Background: Guidelines on preferred cardiac marker strategies for investigation of patients with acute coronary syndromes (ACS) are available from the laboratory medicine and cardiology communities. Therefore, implementation of these guidelines into daily clinical practice should be a joint effort of laboratory specialists and clinicians. This was investigated in this survey.
Methods: A pilot study was performed sponsored by the European Federation of Clinical Chemistry and Laboratory Medicine. A link to an online questionnaire was e-mailed to 990 laboratories from eight European countries in May 2006. The requested information included tests performed, clinical protocol development, and reference limits.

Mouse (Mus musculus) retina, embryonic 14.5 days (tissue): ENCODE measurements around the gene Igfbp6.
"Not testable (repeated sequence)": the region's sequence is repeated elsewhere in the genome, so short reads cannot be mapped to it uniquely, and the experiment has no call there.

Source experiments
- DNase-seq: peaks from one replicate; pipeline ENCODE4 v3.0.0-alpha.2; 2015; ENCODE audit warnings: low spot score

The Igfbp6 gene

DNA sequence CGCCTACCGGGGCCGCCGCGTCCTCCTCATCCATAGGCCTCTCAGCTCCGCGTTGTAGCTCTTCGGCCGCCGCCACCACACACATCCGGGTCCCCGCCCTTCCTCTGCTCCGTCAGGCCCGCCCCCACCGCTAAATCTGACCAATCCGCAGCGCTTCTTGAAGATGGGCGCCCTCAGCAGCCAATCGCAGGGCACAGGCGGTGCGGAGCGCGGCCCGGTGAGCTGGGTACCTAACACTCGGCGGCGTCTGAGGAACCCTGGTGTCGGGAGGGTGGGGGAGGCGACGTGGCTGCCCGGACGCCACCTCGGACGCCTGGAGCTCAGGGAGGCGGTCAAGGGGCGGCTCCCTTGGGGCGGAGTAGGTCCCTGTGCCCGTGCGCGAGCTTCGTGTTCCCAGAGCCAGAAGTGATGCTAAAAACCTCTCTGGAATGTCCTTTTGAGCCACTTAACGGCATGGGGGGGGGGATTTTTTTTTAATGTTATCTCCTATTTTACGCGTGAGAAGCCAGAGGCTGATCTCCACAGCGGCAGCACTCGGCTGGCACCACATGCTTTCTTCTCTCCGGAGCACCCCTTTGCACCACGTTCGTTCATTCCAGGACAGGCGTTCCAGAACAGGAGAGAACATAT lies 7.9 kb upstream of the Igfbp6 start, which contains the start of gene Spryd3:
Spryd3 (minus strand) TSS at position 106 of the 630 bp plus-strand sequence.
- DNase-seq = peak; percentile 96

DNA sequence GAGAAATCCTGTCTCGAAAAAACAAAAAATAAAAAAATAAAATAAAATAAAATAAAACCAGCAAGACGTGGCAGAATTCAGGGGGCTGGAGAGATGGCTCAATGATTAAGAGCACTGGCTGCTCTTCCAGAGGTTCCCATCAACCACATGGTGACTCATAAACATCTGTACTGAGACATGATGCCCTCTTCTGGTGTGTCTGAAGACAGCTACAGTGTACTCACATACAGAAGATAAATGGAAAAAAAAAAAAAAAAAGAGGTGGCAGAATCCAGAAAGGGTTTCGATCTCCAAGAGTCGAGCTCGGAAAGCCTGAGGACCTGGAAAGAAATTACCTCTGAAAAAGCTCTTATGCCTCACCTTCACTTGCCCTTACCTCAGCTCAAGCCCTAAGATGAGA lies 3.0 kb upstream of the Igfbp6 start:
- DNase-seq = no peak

Results: We obtained a total of 220 responses. Out of these, 208 responses (95%) were from hospitals that provide 24-h admission of patients. The suggested turn-around-time (<60 min) was apparently met by >88% for cardiac troponin T/I and for CK-MB mass. The majority of the laboratories derive their decision limits from kit inserts provided by the manufacturers. The results revealed a worrying fact that external quality assessments are not used in all testing.
Conclusions: Our survey demonstrated that cardiac troponin is the preferred biomarker for the diagnosis of ACS. Half of the participants had written protocols, mostly as a result of collaboration between laboratorians and clinicians.